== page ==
top of page

Historic Lesesne House in Fernandina Beach on Amelia Island flying all 8 flags! 

Amelia Island is the only location in the United States to have flown eight different flags! 
Isle of 8 FLags.jpg

French 1562-1565

The Island's first recorded European visitor was the French Jean Ribault on May 3, 1562. He named the island "Isle De Mai."

Spanish 1566-1763

The Spanish, under Pedro Menendez, defeated the French in 1565 and renamed the island "Santa Maria," which was derived from a mission here. The mission and settlement were destroyed in 1702 by the English. James Oglethorpe, who founded the colony of Georgia, renamed the island "Amelia" after the daughter of George II.

English 1763-1783

The Island became known as "Egmont" from Earl of Egmont's large indigo plantation. Revolutionary forces invaded in 1777 and 1778.

Spanish 1783-1821 (with 3 interruptions)

After the Revolution, Britain ceded Florida back to Spain under the terms of the Second Treaty of Paris. The Embargo Act of 1807, which closed U.S. ports to foreign shipping, made the border town of Fernandina a center of smuggling and piracy.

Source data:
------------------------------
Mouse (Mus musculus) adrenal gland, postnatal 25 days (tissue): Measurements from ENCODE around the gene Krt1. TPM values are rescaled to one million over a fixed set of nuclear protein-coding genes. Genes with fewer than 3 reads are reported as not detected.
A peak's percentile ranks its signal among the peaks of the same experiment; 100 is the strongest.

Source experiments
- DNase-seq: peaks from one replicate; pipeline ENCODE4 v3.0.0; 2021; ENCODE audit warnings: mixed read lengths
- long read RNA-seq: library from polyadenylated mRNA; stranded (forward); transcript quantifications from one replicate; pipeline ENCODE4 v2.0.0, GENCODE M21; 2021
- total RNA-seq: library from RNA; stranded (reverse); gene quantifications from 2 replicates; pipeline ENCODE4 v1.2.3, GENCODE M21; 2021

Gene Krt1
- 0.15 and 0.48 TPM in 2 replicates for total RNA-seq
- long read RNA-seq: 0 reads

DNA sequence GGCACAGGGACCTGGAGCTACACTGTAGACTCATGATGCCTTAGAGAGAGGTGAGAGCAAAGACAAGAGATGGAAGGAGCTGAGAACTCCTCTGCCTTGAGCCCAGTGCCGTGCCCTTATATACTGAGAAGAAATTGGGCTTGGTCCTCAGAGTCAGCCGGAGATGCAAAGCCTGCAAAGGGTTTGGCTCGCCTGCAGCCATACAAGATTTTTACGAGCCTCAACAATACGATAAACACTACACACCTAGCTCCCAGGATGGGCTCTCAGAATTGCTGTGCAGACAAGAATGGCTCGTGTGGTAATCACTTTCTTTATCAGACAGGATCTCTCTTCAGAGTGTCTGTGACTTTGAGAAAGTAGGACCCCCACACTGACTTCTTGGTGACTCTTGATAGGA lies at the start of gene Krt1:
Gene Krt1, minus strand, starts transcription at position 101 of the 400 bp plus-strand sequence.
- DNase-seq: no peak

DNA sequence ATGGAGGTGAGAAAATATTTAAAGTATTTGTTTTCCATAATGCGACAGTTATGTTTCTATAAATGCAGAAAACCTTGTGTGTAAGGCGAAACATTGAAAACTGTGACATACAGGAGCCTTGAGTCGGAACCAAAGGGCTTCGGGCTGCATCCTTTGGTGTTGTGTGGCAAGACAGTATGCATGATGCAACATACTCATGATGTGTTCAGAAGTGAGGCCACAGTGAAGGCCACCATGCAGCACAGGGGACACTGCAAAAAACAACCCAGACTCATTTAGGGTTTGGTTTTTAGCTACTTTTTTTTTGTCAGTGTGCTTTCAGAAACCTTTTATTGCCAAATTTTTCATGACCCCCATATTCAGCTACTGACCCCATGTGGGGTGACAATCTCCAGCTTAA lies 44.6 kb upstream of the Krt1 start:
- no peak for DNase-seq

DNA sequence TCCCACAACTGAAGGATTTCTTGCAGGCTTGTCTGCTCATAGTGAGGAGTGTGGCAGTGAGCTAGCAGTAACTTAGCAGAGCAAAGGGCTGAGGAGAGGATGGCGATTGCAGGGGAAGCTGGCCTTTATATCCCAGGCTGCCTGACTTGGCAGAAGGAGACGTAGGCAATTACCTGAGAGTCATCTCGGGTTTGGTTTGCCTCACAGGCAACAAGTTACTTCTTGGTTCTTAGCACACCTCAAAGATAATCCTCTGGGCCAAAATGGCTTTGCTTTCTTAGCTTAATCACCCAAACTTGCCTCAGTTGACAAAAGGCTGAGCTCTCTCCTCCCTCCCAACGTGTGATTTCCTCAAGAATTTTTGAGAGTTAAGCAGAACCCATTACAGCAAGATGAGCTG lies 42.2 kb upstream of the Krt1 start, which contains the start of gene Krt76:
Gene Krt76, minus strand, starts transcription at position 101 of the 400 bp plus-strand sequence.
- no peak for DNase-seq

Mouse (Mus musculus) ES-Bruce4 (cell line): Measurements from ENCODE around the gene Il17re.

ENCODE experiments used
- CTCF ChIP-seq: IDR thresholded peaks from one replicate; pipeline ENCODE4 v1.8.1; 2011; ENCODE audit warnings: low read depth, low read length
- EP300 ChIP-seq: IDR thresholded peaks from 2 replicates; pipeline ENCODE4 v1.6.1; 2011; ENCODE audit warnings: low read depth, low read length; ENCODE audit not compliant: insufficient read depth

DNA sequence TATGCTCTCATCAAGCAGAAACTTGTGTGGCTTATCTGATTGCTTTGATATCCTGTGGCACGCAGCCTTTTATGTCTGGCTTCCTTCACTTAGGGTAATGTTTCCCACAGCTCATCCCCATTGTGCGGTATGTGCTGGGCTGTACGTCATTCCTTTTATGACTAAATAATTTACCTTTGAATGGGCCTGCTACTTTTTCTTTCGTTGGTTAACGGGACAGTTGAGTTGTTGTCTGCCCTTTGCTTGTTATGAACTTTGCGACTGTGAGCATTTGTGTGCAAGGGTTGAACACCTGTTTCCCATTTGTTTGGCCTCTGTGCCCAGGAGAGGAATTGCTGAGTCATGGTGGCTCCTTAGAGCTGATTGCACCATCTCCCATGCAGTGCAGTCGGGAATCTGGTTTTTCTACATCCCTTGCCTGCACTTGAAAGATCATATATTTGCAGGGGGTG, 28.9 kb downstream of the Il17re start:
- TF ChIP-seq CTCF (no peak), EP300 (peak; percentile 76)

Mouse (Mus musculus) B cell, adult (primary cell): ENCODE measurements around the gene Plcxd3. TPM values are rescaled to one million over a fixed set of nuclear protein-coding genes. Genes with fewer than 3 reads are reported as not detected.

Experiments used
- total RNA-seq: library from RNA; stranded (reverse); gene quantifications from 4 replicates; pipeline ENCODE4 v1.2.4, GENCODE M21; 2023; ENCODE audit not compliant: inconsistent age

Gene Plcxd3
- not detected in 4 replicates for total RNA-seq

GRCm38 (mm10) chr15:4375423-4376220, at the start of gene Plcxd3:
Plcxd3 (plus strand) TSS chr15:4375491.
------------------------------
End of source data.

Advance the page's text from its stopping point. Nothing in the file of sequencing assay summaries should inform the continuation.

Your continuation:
With secret U.S. blessings, the so-called "Patriots of Amelia Island" overthrew the Spanish and hoisted their own flag on March 17, 1812. They replaced it with the U.S. flag the next day, but Spain demanded return of the island.

Green Cross of Florida

To liberate Florida from Spanish control, Sir Gregor MacGregor seized Amelia Island in June 1817, and hoisted his Green Cross standard which flew only for a brief time.

Mexican Rebel Flag

Pirate Louis Aury left Texas to assist MacGregor in attacking Spanish Florida. He raised the Mexican rebel flag on September 21, 1817, and remained here for two months.

United States 1821 to present (with one interruption)

Spain ceded Florida to the United States in 1821. Work began on Fort Clinch in 1847.


Confederates took over Fort Clinch in April 1861, but federal troops regained it March 3, 1862, and occupied Fernandina for the duration of the War.

The content contained herein does not necessarily represent the position of the NSDAR. Hyperlinks to other sites are not the responsibility of the NSDAR, the state organizations, or individual DAR chapters.


Photo courtesy of a chapter member

bottom of page